¡Turn it Around!

What if there was a way to turn schools around without turning them upside down?

It’s field trip time, reader — and today we’re off to visit a real live school success story. FYI: it’s not the Massachusetts miracle turnaround school that got a shout-out at the Democratic National Convention, merited a visit by Yo Yo Ma, or whose students recently traveled to the White House in order to recite a Martin Luther King speech to President Obama. In other words, we’re NOT headed to Orchard Gardens, which has received more adulatory press coverage than any other public school in Massachusetts… 

The missing miracle
Our destination is a formerly failing elementary school in Lowell, MA, which last week was named one of the top-performing schools in the state. How did the Charlotte M. Murkland Elementary School accomplish this miraculous miracle? Not by following the “upside down” model that has made Orchard Gardens such a media darling. You see, Orchard Gardens pursued what we now now is a guaranteed recipe for success, or at least media attention and political praise: 80% of its teachers were fired and replaced by fresh new teachers, including many who are Teaching for America. The Murkland, whose students are similarly high poverty and English-language-learning, skipped the silver bullets, bypassing the reformy path entirely. But here’s where our story takes a mysterious turn. Despite the fact that the Lowell school is a measurably more successful turnaround tale than the Boston miracle school, it has received virtually no media coverage whatsoever.

But first let’s talk about me
In a previous installment of my now long running series, How the Sorry State of Reporting on Education in this Country (and in Massachusetts Specifically) Conspired to Drive Me Bonkers and *Almost* Forced Me to Cook My Own Meals, I mentioned that in my former life I had an opportunity to visit lots of urban schools, including some success stories of the sort we rarely hear about. Well, the Murkland was one of these. In fact, I visited the Murkland so often that I came close to, but didn’t quite, wear out my welcome. Which is how it is that I happen to be in possession of the key to a great mystery: how teachers and staff at this school transformed it from one of the worst in Massachusetts to the best, all without turning it upside down. Shall we peek behind the double doors? Warning: the following represents a departure from my usual edu-snark and may be uncharacteristically earnest and heartfelt.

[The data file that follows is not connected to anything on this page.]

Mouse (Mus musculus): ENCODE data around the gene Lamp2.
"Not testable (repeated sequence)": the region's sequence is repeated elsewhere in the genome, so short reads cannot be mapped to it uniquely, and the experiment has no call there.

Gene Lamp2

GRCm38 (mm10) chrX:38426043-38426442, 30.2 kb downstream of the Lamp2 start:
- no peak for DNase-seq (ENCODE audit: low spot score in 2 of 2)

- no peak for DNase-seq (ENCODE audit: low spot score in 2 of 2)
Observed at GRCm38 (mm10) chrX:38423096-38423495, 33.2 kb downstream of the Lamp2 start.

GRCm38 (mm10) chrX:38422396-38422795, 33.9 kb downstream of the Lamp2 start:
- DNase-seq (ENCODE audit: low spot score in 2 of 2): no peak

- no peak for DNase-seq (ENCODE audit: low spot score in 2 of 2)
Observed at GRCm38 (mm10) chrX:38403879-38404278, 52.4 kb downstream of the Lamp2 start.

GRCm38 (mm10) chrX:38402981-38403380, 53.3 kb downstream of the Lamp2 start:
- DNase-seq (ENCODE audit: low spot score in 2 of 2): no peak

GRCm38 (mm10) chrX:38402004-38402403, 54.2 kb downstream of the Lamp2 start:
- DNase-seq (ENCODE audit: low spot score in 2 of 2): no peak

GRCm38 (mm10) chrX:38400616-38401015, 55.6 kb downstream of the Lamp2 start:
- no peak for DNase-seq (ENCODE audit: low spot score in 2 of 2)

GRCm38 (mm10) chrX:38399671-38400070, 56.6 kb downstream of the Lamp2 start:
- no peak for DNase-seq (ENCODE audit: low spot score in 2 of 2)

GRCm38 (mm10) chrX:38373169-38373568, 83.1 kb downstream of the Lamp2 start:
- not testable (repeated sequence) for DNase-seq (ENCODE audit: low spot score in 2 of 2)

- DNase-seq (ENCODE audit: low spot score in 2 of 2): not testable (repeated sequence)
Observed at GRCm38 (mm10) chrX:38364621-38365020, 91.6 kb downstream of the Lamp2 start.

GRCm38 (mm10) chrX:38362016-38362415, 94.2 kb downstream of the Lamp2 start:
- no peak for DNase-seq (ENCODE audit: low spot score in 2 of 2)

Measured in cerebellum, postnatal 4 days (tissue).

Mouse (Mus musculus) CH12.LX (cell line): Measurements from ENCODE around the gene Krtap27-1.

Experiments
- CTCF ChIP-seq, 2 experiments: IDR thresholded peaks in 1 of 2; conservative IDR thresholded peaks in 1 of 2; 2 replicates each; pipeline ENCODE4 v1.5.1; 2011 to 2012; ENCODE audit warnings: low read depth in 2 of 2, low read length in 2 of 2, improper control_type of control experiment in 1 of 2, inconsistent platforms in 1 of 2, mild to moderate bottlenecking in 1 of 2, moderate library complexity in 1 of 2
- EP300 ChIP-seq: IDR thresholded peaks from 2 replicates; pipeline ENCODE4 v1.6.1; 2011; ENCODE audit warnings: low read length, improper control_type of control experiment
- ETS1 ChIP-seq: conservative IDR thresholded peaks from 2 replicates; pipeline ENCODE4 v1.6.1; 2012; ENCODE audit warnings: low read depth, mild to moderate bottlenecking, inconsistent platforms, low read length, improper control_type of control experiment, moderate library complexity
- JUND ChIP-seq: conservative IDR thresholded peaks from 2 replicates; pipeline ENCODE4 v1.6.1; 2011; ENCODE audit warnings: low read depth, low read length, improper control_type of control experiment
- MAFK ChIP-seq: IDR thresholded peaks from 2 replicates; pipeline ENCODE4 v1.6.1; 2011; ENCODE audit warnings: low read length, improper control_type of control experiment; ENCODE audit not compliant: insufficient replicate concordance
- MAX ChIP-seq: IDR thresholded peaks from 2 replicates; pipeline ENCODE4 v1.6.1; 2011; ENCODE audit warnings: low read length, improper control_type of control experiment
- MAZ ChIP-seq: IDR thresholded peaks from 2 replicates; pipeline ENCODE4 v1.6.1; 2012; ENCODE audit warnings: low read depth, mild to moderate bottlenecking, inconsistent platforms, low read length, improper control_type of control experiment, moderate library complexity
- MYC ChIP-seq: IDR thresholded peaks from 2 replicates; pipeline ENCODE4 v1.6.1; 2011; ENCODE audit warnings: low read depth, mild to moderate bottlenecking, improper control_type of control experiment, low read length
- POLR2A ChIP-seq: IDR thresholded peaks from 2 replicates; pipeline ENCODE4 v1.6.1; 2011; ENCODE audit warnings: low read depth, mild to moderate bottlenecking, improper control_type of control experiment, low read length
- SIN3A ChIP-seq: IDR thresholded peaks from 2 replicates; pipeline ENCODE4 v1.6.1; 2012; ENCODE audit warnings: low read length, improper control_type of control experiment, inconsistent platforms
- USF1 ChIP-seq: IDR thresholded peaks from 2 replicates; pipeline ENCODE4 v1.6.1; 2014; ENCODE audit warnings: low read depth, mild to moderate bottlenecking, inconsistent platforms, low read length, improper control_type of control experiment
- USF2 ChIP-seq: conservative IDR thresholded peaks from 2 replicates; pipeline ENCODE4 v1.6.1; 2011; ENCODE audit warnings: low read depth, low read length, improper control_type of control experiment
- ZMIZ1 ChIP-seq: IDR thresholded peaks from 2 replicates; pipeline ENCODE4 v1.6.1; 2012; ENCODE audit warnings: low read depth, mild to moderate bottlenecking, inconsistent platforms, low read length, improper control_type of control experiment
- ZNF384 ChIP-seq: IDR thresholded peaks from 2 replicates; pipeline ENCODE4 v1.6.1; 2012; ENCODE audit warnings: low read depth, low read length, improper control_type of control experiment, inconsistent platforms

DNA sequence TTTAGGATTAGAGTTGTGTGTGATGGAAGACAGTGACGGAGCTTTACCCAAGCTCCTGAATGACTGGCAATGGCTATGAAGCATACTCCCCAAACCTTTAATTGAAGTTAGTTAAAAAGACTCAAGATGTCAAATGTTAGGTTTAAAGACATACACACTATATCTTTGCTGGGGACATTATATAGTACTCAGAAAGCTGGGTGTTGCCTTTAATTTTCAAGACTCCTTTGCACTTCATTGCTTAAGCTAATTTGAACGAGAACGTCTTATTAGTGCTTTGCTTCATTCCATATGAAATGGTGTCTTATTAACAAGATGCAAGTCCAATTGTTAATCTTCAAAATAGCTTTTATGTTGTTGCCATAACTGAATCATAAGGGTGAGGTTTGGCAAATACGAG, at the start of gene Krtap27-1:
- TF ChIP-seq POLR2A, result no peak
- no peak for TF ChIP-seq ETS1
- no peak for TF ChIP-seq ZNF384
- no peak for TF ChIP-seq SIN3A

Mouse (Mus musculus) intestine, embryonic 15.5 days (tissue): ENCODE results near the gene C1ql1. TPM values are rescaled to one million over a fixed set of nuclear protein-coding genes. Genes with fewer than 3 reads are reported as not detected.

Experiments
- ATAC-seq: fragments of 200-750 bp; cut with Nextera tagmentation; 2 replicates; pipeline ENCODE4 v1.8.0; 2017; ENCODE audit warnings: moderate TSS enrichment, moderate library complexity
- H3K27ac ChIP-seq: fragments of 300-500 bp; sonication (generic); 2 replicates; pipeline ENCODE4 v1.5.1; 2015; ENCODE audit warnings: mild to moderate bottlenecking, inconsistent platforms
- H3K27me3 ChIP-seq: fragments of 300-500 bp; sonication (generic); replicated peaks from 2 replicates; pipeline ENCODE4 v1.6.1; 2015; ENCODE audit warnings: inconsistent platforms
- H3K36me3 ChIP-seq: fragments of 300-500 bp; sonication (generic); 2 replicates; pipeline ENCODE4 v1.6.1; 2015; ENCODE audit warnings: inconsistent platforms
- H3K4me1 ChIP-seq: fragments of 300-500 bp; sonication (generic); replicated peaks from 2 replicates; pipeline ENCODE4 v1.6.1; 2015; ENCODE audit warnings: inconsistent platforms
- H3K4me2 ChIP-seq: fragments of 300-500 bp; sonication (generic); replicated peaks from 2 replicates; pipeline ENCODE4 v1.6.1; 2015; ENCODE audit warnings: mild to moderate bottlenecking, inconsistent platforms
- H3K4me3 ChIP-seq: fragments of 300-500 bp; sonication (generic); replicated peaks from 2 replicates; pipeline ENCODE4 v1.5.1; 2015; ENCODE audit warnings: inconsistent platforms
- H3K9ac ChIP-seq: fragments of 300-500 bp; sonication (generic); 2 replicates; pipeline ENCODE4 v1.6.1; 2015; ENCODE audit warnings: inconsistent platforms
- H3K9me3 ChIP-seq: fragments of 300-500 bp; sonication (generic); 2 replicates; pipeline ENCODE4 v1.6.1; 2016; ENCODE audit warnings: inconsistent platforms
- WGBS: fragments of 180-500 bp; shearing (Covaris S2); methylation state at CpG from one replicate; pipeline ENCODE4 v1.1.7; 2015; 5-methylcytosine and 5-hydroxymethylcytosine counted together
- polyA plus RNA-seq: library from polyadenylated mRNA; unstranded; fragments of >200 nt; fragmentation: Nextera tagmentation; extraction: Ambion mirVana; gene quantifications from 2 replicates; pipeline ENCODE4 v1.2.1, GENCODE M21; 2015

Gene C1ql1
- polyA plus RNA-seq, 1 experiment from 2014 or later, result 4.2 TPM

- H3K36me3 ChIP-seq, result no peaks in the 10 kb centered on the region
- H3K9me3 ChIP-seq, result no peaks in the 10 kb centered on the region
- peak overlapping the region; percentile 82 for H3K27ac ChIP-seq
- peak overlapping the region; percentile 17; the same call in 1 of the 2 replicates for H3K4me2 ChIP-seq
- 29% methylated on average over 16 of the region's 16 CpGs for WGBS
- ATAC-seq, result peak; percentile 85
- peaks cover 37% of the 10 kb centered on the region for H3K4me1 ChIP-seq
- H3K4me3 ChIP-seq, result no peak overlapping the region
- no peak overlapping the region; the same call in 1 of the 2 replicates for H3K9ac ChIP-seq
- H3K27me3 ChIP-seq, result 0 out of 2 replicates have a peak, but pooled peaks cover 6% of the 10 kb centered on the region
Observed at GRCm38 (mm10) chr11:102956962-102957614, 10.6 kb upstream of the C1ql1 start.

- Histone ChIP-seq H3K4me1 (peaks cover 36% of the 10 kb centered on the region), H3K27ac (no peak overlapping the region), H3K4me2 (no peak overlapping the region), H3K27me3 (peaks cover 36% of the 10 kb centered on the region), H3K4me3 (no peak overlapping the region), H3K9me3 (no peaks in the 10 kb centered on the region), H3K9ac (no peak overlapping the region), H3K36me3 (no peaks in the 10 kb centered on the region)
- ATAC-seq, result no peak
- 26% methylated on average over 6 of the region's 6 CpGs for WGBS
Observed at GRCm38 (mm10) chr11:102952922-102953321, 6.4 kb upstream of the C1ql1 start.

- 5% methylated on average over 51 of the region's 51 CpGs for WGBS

The Murkland’s Ten Step Recipe for Turnaround Success
1. Start with a Kick-Ass Superintendent
In these days of *relinquishment* and *sector agnosticism,* an urban superintendent who defines her role as tapping the collective wisdom of classroom teachers in order to solve problems might come across as unusual. And yes, she really talks like that. But wait, there’s more…

2. Who Sees the Union as a Partner
During her first days on the job, Superintendent Chris Scott conducted a school-by-school listening tour with the president of the United Teachers of Lowell. Her goal: to hear the candid views of the city’s teachers about what was and wasn’t working in their schools. And she wasn’t just pretending to listen either.

3. And is Actually Interested in what the Teachers Have to Say
Teachers at the Murkland, which had long been plagued by low morale, told the new superintendent that they were on the receiving end of an unending stream of initiatives, many of which bore no relation to what they needed to do their jobs. The worst culprit: short-term grant-funded projects that were constantly requiring them to change direction then disappeared once funding dried up.

4. Then Bring Everybody Together to Make a Plan
The plan to turn the Murkland around was fundamentally a team effort that involved teachers, administrators and union leaders from the very beginning. Teachers not only submitted their own ideas for how to strengthen the school but were responsible for making sure that their colleagues were kept abreast of what was happening. A few teachers left but the majority stayed. What’s more, the turnaround team has grown larger and more enthusiastic each year.

5. Great School Leaders Are Important Too
And by *great* I don’t mean the omnipotent leaders who loom so large in education reform literature. The administrators at the Murkland, both of whom had worked at other Lowell schools, inspired their staff by acknowledging that they didn’t have all of the answers. That admission of vulnerability was *key* to transforming the culture of the school.

6. Look in the Mirror, Not out the Window
This is the Murkland mantra and what it means basically is that at a school where the needs of the students can seem overwhelming—75% of students receive free or reduced lunch and more than 40% are still learning English—teachers and administrators direct their energy at what they have the power to change. In other words, it’s sort of like *no excuses* only, well, different..